Mosley's wife Cimmie died in 1933 at a peritonitis , which allowed him, his mistress Diana Guinness to marry the sister of Unity Mitford and Nancy Mitford was. The two were secretly married in the house of Joseph Goebbels in 1936 , Adolf Hitler was one of the guests and "organized a dinner in their honor in the Reich Chancellery ". Since Mosley had spent a large part of his private fortune on the BUF, he tried to give it a stable economic base and let Diana negotiate with Hitler for approval for a commercial radio station that would broadcast from Germany to Great Britain. In 1935, Mosley declared that he would fight alleged Jewish control of the land, the press, trade and the City of London . In 1936 the party's name was expanded to include the British Union of Fascists and National Socialists at the instigation of William Joyce , a member of the BUF known as a demagogue speaker . In the 1937 elections for London County Council, the BUF was able to achieve up to 25% of the votes in three of its strongholds in East London. Mosley then fired most of the party's employees, including Joyce, who subsequently rallied in the new National Socialist League .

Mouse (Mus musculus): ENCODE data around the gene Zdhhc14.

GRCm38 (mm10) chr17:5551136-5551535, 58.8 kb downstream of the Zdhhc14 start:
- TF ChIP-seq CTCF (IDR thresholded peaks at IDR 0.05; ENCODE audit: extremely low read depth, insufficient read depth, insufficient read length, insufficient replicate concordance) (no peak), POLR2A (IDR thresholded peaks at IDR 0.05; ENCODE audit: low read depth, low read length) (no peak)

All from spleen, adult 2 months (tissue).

Public clashes at appearances and especially the violence of his bodyguards led to criticism in public opinion. Especially the night of the long knives and his publicly displayed anti-Semitism cost Mosley further support from the British public.

As Europe seemed to be moving closer and closer to war, the BUF campaigned its candidates under the slogan Mind Britain's Business ( Take care of British affairs! ). At a public rally in July 1939, it was able to attract 30,000 spectators. After Great Britain finally declared war on Nazi Germany after its invasion of Poland on September 3, 1939, Mosley campaigned for a negotiated peace with the German Reich. His policy was initially received rather benevolently in Great Britain, but after the invasion of the German Wehrmacht in Norway he was met with general hostility, which reached as far as attempted physical attacks.